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BEIS backs AI centres for healthcare


Mark Say Managing Editor

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The Department for Business, Energy and Industrial Strategy (BEIS) has announced backing for five new centres of excellence to develop the use of AI in healthcare.

It has pledged £50 million from the Industrial Strategy Challenge Fund’s second wave on using data for diagnosis and precision medicine, with a focus on developing better means of early prescribing of patients’ conditions.

The centres will be in Leeds, Oxford, Coventry, Glasgow and London and each have partners across the UK to develop more intelligent analysis of medical imaging.

BEIS said the products developed at the centres will offer more personalised treatment for patients while freeing up doctors to spend more time caring for patients. The investment in large scale genomics and image analysis will drive new understanding of how complex diseases develop, in a proactive step to ensure people get the right treatment at the right time.

Among the companies expected to play leading roles at the centres are GE Healthcare, Siemens, Philips, Leica, Canon and Roche Diagnostics.

Sir Mark Walport (pictured), chief executive of UK Research and Innovation – which administers the fund – said: “The centres announced today bring together the teams that will develop artificial intelligence tools that can analyse medical images varying from x-rays to microscopic sections from tissue biopsies.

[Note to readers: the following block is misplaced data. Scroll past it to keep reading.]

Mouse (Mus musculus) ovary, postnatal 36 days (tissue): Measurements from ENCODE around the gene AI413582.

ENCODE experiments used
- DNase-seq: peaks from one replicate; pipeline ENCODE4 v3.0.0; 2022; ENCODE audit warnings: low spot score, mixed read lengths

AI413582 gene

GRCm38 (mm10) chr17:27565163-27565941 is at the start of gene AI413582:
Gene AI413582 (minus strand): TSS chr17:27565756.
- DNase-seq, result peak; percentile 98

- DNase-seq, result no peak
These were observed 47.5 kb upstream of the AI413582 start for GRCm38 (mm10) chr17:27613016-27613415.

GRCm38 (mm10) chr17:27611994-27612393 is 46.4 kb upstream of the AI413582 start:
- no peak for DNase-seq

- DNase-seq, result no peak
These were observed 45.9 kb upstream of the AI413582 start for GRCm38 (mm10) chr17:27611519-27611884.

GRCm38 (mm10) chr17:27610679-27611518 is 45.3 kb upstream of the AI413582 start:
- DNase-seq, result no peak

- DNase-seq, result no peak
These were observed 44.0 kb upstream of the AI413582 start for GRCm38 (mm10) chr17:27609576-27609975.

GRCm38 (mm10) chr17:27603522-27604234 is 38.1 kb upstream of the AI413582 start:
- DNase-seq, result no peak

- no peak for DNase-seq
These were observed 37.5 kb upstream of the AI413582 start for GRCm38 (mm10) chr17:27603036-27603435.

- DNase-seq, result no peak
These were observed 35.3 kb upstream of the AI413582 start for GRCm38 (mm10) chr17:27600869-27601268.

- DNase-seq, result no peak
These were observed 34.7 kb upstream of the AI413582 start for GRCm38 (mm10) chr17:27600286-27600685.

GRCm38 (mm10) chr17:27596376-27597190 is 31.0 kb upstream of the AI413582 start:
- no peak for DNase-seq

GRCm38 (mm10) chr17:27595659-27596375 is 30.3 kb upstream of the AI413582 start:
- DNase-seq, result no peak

“Artificial intelligence has the potential to revolutionise the speed and accuracy of medical diagnosis.”

The centres are:

  • The London Medical Imaging and Artificial Intelligence Centre for Value Based Healthcare, which will use AI in medical imaging and related clinical data for faster and earlier diagnosis and the automation of reporting.
  • Glasgow’s I-CAIRD (Industrial Centre for AI Research in Digital Diagnostics). It will bring together clinicians, health planners, and industry to work with SMEs to answer clinical questions and solve healthcare challenges.
  • NCIMI (National Consortium of Intelligent Medical Imaging) in Oxford will consider the role clinical imaging plays in the delivery of more personalised care and earlier diagnosis to support disease prevention and treatment.
  • The Northern Pathology Imaging Collaborative (NPIC) located in Leeds, linking up nine industry partners, eight universities and nine NHS trusts.
  • Based in Coventry, the Pathology image data Lake for Analytics, Knowledge and Education (PathLAKE) will use NHS pathology data to drive economic growth in health related AI.

The centres, which will be based at universities and NHS facilities, are expected to be up and running during 2019.

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